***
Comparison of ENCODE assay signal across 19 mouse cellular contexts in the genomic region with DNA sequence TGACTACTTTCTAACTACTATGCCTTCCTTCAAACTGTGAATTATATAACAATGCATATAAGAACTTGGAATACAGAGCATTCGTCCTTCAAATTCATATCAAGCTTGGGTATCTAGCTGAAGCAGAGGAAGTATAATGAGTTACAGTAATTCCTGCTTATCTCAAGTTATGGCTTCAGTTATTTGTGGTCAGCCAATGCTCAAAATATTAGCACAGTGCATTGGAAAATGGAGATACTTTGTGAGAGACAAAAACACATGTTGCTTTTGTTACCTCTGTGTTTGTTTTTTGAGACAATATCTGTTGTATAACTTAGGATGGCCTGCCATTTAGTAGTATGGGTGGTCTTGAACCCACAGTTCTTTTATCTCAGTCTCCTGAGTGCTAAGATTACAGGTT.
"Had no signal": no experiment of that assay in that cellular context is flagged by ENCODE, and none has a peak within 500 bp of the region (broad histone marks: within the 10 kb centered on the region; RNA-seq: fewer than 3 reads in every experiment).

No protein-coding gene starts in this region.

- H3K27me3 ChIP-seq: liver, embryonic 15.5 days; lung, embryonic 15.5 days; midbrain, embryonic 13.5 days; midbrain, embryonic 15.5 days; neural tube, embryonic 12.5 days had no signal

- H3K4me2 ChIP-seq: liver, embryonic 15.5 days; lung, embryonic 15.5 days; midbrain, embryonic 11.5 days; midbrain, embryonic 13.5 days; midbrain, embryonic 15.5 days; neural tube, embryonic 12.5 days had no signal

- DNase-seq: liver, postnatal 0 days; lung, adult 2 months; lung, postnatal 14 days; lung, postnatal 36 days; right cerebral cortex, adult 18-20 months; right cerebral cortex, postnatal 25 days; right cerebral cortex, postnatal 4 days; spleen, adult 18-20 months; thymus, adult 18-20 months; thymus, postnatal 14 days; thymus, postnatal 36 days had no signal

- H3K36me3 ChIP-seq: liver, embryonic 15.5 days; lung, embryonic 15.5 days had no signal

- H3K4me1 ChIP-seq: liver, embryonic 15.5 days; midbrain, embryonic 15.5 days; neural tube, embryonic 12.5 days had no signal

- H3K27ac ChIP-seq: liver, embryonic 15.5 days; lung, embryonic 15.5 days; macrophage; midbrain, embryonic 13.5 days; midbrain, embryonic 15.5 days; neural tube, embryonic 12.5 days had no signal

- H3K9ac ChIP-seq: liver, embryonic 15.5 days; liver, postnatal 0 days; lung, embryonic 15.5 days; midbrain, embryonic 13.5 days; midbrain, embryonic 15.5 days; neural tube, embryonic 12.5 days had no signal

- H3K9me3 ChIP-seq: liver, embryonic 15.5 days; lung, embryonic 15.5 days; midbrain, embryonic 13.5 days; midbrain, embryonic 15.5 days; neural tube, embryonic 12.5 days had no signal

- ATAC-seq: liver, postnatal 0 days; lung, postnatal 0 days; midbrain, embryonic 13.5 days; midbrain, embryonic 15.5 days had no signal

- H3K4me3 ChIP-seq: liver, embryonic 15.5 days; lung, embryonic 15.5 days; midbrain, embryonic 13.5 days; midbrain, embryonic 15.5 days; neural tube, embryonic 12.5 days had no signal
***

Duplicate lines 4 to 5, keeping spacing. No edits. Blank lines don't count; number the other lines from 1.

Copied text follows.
- H3K27me3 ChIP-seq: liver, embryonic 15.5 days; lung, embryonic 15.5 days; midbrain, embryonic 13.5 days; midbrain, embryonic 15.5 days; neural tube, embryonic 12.5 days had no signal

- H3K4me2 ChIP-seq: liver, embryonic 15.5 days; lung, embryonic 15.5 days; midbrain, embryonic 11.5 days; midbrain, embryonic 13.5 days; midbrain, embryonic 15.5 days; neural tube, embryonic 12.5 days had no signal